by Charissa Wells, Washington Post
Since 1993, Father's Day has taken on new meaning for me. Now I think not only of fathers, but of many stepfathers who deserve pats on the back for moving into an important and difficult role they inherited when they fell in love with a single mother.

Young Readers, Harsh Reality
by Martin Arnold, New York Times
Responding to criticism that books with disturbing subject matter are being aimed at young adults, publishers say that what they are doing is ennobling and educating.

If That Big Mac Leaves A Little Hole
by Adam Nagourney, New York Times
In a city that has always appreciated its doughnuts, the emergence of a new place to buy fresh-made ones hardly seems surprising. But these are McDonuts.

Monday, June 3, 2002


What Really Happened At No Gun Ri?
by Judith Greer, Salon
An Army major says the Associated Press' Pulitzer-winning story of American soldiers massacring Korean civilians is grossly exaggerated and dishonest.

Tech & Science

Giving Your Television A Brain
by Daniel Greenberg, Washington Post
I haven't met any people who love their VCR, but I know quite a few who express an inappropriate amount of affection for the TiVo box they bought to replace it.


The Elderly Man And The Sea? Test Sanitizes Literary Texts
by N. R. Kleinfield, New York Times
Ms Heifetz inspected 10 high school English exams from the past three years and discovered that the vast majority of the passages — drawn from the works of Isaac Bashevis Singer, Anton Chekhov and William Maxwell, among others — had been sanitized of virtually any reference to race, religion, ethnicity, sex, nudity, alcohol, even the mildest profanity and just about anything that might offend someone for some reason.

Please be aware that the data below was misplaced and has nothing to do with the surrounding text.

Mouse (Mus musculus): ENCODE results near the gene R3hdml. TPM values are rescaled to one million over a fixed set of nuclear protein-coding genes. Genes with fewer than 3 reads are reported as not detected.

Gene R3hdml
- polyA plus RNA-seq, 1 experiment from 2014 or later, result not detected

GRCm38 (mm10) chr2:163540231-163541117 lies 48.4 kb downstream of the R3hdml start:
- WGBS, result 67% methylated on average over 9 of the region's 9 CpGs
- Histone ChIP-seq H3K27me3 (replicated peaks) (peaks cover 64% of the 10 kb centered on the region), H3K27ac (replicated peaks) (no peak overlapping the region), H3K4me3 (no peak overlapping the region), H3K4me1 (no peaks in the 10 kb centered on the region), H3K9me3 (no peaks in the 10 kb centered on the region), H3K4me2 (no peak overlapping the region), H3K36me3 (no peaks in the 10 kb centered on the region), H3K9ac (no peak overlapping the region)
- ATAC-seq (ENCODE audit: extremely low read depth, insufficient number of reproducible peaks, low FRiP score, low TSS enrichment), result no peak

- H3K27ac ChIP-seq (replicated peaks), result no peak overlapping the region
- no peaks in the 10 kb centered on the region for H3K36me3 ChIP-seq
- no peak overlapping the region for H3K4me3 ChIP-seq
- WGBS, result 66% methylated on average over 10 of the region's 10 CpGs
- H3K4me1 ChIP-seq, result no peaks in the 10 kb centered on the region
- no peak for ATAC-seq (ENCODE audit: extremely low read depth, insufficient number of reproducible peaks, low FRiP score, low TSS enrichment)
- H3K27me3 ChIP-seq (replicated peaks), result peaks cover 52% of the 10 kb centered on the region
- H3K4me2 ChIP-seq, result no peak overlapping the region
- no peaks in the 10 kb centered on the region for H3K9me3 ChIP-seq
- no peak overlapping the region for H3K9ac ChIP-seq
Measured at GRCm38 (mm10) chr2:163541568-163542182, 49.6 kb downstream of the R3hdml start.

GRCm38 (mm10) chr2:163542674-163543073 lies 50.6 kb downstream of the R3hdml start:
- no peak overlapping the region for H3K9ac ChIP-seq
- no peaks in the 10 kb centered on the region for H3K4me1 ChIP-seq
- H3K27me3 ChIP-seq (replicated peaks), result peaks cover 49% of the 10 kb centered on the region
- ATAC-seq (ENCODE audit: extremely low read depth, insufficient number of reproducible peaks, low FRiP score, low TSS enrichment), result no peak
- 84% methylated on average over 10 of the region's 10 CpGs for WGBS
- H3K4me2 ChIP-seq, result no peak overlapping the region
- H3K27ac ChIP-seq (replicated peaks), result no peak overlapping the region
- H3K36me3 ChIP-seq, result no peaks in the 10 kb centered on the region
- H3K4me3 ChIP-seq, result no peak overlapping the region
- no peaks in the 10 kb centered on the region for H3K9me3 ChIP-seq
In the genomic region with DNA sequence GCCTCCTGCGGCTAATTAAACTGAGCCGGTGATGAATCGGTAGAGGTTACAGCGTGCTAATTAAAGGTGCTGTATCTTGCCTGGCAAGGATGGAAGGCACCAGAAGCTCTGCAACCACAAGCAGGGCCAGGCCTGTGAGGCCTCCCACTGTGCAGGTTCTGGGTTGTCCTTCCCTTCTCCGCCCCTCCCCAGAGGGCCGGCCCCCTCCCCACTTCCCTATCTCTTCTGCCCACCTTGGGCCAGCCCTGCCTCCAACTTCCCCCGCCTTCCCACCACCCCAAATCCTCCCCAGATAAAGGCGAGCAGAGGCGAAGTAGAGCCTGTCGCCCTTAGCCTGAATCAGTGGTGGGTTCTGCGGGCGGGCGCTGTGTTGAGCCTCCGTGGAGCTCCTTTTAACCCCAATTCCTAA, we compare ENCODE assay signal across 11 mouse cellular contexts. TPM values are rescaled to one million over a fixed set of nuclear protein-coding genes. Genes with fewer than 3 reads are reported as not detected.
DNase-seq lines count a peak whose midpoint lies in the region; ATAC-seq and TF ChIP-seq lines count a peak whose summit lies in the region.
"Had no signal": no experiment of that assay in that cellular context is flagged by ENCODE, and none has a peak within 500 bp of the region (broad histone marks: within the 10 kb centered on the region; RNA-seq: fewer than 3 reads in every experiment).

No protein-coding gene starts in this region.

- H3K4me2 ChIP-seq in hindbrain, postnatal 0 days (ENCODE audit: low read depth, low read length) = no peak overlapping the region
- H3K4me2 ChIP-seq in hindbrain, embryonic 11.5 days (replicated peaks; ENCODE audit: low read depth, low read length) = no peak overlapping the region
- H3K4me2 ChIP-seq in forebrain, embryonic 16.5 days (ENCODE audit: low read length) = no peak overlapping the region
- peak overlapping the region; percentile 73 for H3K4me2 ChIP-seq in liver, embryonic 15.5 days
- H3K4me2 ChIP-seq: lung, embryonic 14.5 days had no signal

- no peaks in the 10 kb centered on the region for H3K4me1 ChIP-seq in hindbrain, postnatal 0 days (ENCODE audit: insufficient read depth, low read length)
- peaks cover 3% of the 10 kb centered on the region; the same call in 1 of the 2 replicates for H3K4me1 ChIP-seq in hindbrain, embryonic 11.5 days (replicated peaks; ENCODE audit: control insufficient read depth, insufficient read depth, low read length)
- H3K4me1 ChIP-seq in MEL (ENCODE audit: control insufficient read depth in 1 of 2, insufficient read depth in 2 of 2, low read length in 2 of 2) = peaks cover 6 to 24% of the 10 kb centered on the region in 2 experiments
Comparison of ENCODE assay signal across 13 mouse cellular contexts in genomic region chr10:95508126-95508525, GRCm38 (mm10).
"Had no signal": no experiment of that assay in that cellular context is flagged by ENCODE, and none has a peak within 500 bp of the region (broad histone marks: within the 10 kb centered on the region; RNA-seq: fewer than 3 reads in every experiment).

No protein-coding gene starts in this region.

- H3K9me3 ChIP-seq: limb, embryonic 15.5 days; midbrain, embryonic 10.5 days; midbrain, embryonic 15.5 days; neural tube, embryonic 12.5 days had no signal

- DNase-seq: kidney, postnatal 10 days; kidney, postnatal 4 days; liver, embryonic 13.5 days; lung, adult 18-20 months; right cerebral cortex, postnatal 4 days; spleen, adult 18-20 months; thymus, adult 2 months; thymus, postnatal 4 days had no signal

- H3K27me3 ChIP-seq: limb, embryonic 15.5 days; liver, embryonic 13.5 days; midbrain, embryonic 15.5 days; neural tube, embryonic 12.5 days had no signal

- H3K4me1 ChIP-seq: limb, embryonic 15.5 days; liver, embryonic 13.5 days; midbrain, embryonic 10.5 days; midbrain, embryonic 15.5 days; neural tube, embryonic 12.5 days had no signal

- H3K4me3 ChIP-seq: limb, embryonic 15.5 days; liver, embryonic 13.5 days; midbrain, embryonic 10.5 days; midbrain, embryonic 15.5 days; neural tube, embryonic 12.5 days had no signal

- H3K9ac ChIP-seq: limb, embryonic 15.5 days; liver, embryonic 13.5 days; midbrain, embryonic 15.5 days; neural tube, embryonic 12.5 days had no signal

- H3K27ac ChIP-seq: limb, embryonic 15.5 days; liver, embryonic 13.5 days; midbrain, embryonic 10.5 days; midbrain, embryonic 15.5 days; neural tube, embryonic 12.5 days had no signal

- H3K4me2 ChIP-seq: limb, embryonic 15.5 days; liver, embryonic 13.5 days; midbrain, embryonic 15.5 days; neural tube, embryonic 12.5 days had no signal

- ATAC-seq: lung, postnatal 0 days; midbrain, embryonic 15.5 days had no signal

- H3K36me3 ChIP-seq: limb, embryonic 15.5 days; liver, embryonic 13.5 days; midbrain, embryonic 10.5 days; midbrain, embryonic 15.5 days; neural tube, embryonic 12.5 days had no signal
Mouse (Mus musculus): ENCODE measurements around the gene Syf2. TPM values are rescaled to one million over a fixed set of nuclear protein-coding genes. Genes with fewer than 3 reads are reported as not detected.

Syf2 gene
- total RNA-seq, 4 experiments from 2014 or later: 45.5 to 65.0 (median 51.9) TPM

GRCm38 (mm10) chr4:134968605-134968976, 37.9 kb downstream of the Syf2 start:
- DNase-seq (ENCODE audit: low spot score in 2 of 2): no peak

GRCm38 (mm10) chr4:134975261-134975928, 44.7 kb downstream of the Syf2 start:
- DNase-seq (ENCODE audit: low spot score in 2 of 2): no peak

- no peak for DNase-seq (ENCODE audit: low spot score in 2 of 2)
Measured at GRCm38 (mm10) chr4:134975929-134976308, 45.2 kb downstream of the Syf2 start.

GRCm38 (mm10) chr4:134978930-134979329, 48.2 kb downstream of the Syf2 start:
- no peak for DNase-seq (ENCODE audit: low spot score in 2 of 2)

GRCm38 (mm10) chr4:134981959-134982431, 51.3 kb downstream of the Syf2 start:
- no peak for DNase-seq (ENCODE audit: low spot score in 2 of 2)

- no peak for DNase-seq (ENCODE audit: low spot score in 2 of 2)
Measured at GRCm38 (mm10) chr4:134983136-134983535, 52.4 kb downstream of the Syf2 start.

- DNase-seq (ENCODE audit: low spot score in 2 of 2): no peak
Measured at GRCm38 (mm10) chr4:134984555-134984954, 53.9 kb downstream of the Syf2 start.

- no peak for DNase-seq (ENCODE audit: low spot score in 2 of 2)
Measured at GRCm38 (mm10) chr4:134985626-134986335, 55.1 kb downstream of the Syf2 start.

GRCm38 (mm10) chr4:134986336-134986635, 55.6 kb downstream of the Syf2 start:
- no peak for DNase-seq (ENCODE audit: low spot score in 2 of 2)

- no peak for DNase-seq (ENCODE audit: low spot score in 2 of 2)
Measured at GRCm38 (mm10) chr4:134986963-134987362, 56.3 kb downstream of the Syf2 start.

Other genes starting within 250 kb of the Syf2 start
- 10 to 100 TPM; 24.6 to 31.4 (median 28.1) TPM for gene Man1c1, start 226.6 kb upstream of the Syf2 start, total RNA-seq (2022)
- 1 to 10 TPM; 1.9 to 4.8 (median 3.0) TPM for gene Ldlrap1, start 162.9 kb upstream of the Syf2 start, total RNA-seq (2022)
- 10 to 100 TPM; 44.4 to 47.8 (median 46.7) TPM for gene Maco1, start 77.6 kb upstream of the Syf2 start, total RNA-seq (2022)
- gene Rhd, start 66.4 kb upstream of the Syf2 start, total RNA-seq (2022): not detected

Turf War
by James Surowiecki, New Yorker
What you've got here is a novice company running up against one of the msot competitive and technologically demanding industries in America.

Quebec's Quiet Isles
by Margo Pfeiff, San Francisco Chronicle
In the remote Magdalens, settled by castaways, wild isolation is tempered by comfortable inns, art and execptional food.

Nothing To Wear
by Laura Sessions Stepp, Washington Post
From the classroom to the mall, girls' fashions are long on skin, short on modesty.

The Spray, The Leap, The Splash Of Waterfalls
by W. D. Wetherell, New York Times
The White Mountains of New Hampshire are blessed with their share of waterfalls, or "cascades" as they were called in the 1800's , when the first mountain tourists, very much under the influence of Wordsworth and the Romantics, tramped from sight to sight in eager search for the "sublime."

A Phantom Menance?
by Richard Fausset, Los Angeles Times
Mike J. Nicholas' unauthorized reedit of "Star Wars: Episode I" burns up the Internet, demonstrating technology's new capabilities. The film empire is watching.

Sunday, June 2, 2002


Cam Girls
by Mark Frauenfelder, Yahoo! Internet Life
They're online and underage. And they'll trade you a peek if you fulfill their Wish Lists.

Pure Gold
by Paula Bock, Seattle Times
In this story of survival, honey's only the half of it.

Monuments And Mortals
by David Von Drehle, Washington Post
Washington, D.C., is, first and foremost, an idea. This makes it different from most cities, which are, above all, places — places where lots of people happen to live.

So What Would You Call It? Toilettown?
by Peter Marks, New York Times
So it was to be "Urinetown" then and forever, a kind of combination badge of honor and thumb in the eye.

Saturday, June 1, 2002


When A Parking Battle Devolves Into A Coin Toss
by Dave Ford, San Francisco Chronicle
Today, let's examine how human motives affect daily interactions. Let's examine the thinking that separates us from the animals.

The September 11 X—Files
by David Corn, The Nation
September 11 was so traumatic, so large, that there will always be people who look to color it—or exploit it—by adding more drama and intrigue, who seek to discern hidden meanings, who desire to make more sense of the awful act. And there will be people who want to believe them.

With The World Band In Your Hands
by Ian Austen, New York Times
While shortwave may conjure up images of bulky metal boxes filled with vacuum tubes, manufacturers have co-opted microelectronics to greatly improve how their radios operate while reducing size.

Hong Kong Reignites Fire Of China's Regional Cuisines
by Nina Simonds, New York Times
Hong Kong's bounty of regional Chinese restaurants is one of the chief lures of this great eating city.

Creative Cities And Their New Elite
by Emily Eakin, New York Times
Should Pittsburgh recruit gay people to jump-start its economy? Should Buffalo — another fiscally flat-lining city — give tax breaks to bohemians?

This Is Not The Borders I Love
by Wong Wei Kong, Business Times Singapore
What customers want from brick and mortar bookstores like Borders is the browsing experience.